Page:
Snowed under

There’s always something.

Just when I thought I found the perfect day when I had a few hours to spare, the sun was shining, and the windchill was low, I ran into a little problem.

I went for a run this week on a really nice afternoon, but didn’t realize how windy it must have been the night before. The blowing snow had almost every sidewalk covered, especially smaller sidestreets that see very little foot traffic. I was forced to run on the street because the snow was so deep, and even the street was a little more snow dusted than I am used to. It was like running on the beach in the sand but way colder, slipperey-er and with ten times more clothes.

From what I gather, here are some tips for not only winter running, but running in the snow.

  • Run on bus routes. I have lived on a bus route almost all of my life and have always enjoyed the luxury of being the first street plowed when it snows. Sticking to bus routes and high traffic areas means you might have an easier time trudging through the snow.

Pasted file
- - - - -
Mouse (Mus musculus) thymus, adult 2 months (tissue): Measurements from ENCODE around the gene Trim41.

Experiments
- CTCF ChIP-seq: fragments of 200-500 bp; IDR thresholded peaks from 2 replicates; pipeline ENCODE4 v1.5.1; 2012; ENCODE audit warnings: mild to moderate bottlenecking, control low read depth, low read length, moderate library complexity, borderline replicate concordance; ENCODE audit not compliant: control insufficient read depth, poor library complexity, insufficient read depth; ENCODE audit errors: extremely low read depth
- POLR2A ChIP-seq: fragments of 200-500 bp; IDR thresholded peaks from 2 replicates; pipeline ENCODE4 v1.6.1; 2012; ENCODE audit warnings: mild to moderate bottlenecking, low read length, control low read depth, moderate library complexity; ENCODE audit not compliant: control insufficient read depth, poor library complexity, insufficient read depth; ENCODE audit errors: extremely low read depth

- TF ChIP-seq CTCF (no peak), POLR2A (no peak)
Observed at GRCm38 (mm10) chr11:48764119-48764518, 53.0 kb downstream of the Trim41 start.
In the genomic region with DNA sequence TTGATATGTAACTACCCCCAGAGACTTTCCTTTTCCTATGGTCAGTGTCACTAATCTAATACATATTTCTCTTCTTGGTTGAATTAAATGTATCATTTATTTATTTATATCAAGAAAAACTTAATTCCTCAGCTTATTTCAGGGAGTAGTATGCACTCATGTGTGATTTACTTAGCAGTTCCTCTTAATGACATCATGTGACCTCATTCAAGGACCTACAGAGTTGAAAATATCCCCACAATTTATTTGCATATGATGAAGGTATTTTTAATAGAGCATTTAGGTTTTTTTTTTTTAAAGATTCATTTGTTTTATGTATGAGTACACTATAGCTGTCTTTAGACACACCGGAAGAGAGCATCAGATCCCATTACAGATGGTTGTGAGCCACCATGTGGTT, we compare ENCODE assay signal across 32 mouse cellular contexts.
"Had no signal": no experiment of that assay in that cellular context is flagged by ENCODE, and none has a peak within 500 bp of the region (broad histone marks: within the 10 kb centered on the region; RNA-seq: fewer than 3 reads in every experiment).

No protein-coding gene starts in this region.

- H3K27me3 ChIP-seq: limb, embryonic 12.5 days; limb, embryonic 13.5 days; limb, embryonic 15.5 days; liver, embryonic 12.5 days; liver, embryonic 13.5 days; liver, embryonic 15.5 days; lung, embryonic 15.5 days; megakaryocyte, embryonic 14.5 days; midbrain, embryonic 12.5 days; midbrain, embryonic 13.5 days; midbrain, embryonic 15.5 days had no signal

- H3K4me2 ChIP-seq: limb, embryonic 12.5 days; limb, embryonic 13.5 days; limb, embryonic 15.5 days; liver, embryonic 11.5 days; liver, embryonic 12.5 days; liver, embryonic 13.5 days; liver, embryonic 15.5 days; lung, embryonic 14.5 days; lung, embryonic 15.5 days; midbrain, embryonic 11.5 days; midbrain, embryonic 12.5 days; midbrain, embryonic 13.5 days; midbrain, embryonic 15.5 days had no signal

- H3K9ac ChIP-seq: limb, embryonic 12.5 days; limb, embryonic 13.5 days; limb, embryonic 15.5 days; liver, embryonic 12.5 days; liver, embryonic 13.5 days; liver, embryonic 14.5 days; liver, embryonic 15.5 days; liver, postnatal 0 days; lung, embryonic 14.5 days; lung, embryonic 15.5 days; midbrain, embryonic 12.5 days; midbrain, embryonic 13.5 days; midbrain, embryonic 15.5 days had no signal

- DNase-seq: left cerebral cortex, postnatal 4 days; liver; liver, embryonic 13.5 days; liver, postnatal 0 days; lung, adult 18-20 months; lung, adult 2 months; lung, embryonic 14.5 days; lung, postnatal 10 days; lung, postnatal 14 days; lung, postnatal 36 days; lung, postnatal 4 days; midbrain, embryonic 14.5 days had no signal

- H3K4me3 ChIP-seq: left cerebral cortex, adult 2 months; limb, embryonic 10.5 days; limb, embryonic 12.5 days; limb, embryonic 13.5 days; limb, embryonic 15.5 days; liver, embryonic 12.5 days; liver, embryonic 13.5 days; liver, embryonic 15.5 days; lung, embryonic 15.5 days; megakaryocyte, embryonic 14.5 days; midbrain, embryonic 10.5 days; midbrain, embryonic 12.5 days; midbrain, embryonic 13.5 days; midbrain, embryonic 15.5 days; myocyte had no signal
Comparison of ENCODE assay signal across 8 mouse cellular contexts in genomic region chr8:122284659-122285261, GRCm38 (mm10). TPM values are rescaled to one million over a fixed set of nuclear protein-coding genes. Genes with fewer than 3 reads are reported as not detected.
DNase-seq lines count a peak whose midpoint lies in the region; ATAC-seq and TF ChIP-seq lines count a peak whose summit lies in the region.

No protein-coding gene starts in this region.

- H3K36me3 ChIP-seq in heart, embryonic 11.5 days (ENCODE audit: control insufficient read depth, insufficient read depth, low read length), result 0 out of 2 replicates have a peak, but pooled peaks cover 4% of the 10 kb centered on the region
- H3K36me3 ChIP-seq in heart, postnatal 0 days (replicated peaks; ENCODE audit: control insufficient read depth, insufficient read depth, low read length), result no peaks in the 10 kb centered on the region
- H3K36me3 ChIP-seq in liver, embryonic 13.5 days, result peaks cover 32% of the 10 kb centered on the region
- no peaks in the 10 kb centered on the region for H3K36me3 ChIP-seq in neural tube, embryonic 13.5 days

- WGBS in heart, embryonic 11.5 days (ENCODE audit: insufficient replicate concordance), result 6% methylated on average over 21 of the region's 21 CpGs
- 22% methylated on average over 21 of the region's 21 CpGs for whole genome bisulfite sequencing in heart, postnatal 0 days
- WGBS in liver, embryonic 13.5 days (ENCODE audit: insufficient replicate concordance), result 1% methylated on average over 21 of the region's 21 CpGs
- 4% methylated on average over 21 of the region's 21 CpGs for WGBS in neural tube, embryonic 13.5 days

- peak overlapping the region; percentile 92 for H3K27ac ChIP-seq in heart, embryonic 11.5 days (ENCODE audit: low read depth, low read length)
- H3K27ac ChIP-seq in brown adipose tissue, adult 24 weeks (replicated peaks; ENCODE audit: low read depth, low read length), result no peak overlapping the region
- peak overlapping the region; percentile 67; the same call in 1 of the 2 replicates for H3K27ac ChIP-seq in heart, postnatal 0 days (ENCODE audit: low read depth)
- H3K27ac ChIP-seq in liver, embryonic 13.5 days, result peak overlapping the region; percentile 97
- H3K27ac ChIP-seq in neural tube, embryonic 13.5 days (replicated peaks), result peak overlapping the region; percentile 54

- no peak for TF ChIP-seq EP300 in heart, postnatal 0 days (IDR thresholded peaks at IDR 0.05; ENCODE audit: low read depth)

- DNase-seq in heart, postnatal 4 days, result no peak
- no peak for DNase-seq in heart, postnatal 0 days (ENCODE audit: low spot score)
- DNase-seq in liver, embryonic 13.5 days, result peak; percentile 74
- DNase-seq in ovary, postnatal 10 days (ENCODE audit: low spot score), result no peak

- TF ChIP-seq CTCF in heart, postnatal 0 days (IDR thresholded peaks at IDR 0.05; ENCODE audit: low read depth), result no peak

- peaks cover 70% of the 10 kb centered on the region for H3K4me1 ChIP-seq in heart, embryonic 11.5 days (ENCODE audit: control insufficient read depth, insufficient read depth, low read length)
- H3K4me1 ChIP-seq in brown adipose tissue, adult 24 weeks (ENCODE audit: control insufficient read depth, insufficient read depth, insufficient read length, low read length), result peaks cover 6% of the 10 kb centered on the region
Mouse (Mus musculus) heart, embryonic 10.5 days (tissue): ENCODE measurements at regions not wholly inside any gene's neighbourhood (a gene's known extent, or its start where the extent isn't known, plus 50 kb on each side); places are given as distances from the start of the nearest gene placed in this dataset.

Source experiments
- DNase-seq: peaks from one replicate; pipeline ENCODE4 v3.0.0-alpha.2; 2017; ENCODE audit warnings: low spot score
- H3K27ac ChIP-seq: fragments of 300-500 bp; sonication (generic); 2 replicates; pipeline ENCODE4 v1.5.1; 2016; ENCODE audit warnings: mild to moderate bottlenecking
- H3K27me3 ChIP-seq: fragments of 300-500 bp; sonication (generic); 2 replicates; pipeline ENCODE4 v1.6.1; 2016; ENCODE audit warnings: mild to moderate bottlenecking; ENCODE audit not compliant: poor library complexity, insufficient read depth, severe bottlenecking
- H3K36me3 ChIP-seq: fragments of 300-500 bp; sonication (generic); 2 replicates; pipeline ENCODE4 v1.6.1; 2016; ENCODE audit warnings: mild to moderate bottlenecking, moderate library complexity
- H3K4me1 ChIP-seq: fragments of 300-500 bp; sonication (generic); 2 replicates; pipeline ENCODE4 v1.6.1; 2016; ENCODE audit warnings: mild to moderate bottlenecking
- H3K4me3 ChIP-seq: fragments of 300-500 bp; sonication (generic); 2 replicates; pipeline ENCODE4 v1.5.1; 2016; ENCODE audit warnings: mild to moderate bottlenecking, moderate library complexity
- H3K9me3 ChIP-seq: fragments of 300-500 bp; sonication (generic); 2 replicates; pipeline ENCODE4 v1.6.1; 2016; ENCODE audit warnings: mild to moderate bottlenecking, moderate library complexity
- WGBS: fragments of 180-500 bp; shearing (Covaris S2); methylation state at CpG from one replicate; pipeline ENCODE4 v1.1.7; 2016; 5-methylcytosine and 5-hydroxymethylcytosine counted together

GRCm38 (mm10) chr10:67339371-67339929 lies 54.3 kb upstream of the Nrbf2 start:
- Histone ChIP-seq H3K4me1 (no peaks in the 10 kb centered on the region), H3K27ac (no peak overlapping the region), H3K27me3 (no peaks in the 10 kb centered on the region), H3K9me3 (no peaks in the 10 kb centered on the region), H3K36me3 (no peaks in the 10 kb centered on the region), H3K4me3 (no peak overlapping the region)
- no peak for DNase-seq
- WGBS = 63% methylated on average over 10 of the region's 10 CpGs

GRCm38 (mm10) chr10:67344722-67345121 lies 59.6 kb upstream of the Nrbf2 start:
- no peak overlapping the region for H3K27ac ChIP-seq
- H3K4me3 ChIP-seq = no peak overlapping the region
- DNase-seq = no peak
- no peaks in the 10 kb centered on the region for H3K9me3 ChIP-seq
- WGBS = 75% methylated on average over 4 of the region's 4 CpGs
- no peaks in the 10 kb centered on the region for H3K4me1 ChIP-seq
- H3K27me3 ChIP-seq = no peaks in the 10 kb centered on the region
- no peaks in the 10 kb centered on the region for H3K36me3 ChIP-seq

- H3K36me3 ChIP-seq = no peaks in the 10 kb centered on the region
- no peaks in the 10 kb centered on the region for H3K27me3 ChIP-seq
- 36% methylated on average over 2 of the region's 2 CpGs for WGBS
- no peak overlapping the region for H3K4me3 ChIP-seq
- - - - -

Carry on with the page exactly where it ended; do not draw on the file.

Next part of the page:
• Run in car tracks. Not ideal, but can make a big difference in deeper snow. Of course, it is important to stay safe and avoid darting in and out of traffic.
  • Packed snow is safer than loose snow because can see what you’re dealing with. Though packed snow can be just as slippery as ice, your running spikes are way more effective on packed snow than in loose snow.
  • Wear tinted sunglasses. Think like skiers and snowboarders who wear orange and yellow tinted goggles. Loose snow is blinding and can hide dangerous roots and rocks. A lightly tinted pair of sunglasses can make a big difference.
  • Plan shorter routes when running in the snow. It takes more energy than running on a flat surface and you may tire quicker than you expected.
  • Don’t be afraid of running in the snow! It’s tough to do and gets the heart rate up. Consider it a resistance training and cardio two-in-one.


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